• gasLimit — the maximum amount of gas units that the transaction can consume.
  • maxPriorityFeePerGas — the maximum amount of gas to be included as a reward to the miner
  • maxFeePerGas — the maximum amount of gas willing to be paid for the transaction (retains baseFeePerGas and maxPriorityFeePerGas)

Gas refers to the computation needed to process the transaction by a miner.

What are Ethereum rollups?

Rollups are layer 2 scaling solutions that execute transaction operations off the main Ethereum blockchain while still posting the transaction data onto layer 1. Considering the transaction data is on layer 1, the same layer 1 security measures secure rollups. This is the descriptive feature that rollups offer to users. Rollups are helpful because they reduce gas fees, increase transaction throughput, and expand participation.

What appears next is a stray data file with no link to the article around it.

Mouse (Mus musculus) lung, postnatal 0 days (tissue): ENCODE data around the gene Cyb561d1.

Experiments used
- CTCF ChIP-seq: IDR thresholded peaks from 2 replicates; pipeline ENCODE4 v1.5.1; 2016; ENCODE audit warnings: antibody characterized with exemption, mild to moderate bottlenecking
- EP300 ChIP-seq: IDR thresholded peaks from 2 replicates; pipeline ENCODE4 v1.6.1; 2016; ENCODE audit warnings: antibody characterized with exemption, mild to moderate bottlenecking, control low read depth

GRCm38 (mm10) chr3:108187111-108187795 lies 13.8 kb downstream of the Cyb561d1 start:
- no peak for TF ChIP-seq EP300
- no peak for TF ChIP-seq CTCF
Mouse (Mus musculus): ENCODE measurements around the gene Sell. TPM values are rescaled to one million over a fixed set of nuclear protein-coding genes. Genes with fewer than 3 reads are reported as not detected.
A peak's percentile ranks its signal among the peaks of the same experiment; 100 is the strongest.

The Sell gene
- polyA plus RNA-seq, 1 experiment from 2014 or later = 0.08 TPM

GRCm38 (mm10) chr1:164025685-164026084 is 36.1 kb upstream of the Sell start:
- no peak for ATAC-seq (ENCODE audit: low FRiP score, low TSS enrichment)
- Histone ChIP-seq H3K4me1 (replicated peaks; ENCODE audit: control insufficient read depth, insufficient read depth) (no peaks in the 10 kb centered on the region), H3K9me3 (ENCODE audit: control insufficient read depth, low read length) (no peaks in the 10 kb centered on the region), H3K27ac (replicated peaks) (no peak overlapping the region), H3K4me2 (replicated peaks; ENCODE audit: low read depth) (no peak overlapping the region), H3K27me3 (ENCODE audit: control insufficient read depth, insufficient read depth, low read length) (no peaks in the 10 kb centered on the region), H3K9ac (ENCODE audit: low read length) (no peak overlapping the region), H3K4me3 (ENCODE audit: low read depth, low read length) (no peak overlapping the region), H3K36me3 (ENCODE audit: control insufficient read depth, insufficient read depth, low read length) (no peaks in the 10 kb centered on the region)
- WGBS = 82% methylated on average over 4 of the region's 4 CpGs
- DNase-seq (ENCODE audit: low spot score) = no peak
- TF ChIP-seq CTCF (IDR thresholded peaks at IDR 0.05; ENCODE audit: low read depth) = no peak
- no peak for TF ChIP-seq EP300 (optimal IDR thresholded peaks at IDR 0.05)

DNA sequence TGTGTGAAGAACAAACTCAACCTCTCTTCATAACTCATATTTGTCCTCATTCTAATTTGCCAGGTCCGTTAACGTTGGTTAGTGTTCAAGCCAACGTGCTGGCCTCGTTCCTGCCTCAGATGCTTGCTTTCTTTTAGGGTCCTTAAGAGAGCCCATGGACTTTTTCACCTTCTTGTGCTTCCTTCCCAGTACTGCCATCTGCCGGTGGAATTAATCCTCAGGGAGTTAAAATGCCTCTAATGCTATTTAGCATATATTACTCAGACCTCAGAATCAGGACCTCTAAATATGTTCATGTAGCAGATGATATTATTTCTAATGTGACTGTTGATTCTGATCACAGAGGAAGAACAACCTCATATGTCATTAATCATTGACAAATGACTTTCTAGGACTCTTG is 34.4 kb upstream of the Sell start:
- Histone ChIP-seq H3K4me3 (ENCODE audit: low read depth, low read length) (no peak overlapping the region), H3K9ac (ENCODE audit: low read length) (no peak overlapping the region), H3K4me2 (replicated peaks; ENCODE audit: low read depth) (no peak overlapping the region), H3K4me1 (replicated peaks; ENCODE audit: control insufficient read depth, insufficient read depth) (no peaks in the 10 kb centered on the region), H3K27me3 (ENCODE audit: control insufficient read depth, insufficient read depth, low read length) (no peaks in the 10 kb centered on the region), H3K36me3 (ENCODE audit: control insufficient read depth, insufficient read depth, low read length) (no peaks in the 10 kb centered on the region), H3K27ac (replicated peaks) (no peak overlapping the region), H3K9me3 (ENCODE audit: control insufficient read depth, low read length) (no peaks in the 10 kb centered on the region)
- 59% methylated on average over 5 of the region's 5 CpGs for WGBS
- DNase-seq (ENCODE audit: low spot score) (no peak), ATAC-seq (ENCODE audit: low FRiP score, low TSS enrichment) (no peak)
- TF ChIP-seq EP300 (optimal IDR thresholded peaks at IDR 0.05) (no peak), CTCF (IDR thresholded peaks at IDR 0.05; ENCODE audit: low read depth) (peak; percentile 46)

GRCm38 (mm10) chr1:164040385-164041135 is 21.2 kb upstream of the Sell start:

Two main categories of rollups

The main concern of rollups is how Ethereum knows that the posted data is valid and wasn’t submitted by someone trying to exploit the system? The answer depends on the specific rollup implementation, but in general, each rollup deploys a set of smart contracts on Layer 1 responsible for processing deposits and withdrawals and verifying proofs. Let us look at some of the rollups currently utilized on the Ethereum blockchain and how they work.

Category 1: Optimistic rollups (fraud-proofs)